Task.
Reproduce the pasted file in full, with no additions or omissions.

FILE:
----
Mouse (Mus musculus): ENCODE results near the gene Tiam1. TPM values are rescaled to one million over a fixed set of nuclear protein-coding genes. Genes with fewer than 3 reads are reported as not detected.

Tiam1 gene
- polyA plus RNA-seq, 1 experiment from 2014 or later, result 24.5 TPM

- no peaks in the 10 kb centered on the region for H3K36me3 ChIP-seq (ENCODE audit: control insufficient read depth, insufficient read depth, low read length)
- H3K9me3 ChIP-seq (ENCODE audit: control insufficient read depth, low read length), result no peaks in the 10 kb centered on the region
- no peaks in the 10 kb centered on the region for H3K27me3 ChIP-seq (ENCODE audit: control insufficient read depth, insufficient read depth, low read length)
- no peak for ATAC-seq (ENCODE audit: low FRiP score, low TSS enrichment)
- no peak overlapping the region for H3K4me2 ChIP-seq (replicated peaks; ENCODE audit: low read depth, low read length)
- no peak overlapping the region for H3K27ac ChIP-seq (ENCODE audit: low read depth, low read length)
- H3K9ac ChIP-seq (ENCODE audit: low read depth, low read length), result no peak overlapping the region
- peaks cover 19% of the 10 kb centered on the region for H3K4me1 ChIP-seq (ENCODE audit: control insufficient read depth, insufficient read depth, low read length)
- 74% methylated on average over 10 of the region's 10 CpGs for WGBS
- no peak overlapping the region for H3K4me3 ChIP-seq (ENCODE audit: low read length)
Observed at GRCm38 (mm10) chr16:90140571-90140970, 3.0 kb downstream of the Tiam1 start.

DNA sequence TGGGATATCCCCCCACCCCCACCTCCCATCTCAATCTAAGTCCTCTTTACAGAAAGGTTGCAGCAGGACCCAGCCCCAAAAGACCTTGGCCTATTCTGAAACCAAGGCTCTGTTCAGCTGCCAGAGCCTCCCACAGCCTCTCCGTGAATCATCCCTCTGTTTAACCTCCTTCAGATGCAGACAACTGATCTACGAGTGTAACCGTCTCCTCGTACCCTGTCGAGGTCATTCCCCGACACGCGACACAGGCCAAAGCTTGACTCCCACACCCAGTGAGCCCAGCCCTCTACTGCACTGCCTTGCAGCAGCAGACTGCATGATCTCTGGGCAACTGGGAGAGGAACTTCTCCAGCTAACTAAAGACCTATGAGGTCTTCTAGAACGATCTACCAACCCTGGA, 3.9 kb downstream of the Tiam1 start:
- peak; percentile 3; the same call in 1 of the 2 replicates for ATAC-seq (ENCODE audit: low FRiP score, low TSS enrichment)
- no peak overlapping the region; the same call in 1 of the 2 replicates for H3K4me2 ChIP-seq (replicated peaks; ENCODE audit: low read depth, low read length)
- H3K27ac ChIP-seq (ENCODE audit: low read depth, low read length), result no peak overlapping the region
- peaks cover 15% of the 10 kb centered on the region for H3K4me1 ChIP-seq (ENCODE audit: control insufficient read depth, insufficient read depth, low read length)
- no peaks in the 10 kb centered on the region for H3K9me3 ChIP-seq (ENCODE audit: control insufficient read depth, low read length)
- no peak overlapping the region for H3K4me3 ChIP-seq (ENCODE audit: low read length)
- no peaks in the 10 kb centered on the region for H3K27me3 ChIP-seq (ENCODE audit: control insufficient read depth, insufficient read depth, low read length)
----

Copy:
Mouse (Mus musculus): ENCODE results near the gene Tiam1. TPM values are rescaled to one million over a fixed set of nuclear protein-coding genes. Genes with fewer than 3 reads are reported as not detected.

Tiam1 gene
- polyA plus RNA-seq, 1 experiment from 2014 or later, result 24.5 TPM

- no peaks in the 10 kb centered on the region for H3K36me3 ChIP-seq (ENCODE audit: control insufficient read depth, insufficient read depth, low read length)
- H3K9me3 ChIP-seq (ENCODE audit: control insufficient read depth, low read length), result no peaks in the 10 kb centered on the region
- no peaks in the 10 kb centered on the region for H3K27me3 ChIP-seq (ENCODE audit: control insufficient read depth, insufficient read depth, low read length)
- no peak for ATAC-seq (ENCODE audit: low FRiP score, low TSS enrichment)
- no peak overlapping the region for H3K4me2 ChIP-seq (replicated peaks; ENCODE audit: low read depth, low read length)
- no peak overlapping the region for H3K27ac ChIP-seq (ENCODE audit: low read depth, low read length)
- H3K9ac ChIP-seq (ENCODE audit: low read depth, low read length), result no peak overlapping the region
- peaks cover 19% of the 10 kb centered on the region for H3K4me1 ChIP-seq (ENCODE audit: control insufficient read depth, insufficient read depth, low read length)
- 74% methylated on average over 10 of the region's 10 CpGs for WGBS
- no peak overlapping the region for H3K4me3 ChIP-seq (ENCODE audit: low read length)
Observed at GRCm38 (mm10) chr16:90140571-90140970, 3.0 kb downstream of the Tiam1 start.

DNA sequence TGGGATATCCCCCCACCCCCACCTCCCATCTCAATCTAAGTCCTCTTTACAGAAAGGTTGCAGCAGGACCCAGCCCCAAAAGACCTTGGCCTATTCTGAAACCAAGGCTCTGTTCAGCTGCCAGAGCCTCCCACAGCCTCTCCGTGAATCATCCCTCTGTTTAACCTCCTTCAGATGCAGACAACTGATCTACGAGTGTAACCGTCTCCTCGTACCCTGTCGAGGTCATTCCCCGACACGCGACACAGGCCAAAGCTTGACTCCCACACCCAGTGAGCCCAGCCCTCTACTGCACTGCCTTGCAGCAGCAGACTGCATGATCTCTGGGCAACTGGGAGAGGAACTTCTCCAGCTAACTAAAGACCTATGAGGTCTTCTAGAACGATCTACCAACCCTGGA, 3.9 kb downstream of the Tiam1 start:
- peak; percentile 3; the same call in 1 of the 2 replicates for ATAC-seq (ENCODE audit: low FRiP score, low TSS enrichment)
- no peak overlapping the region; the same call in 1 of the 2 replicates for H3K4me2 ChIP-seq (replicated peaks; ENCODE audit: low read depth, low read length)
- H3K27ac ChIP-seq (ENCODE audit: low read depth, low read length), result no peak overlapping the region
- peaks cover 15% of the 10 kb centered on the region for H3K4me1 ChIP-seq (ENCODE audit: control insufficient read depth, insufficient read depth, low read length)
- no peaks in the 10 kb centered on the region for H3K9me3 ChIP-seq (ENCODE audit: control insufficient read depth, low read length)
- no peak overlapping the region for H3K4me3 ChIP-seq (ENCODE audit: low read length)
- no peaks in the 10 kb centered on the region for H3K27me3 ChIP-seq (ENCODE audit: control insufficient read depth, insufficient read depth, low read length)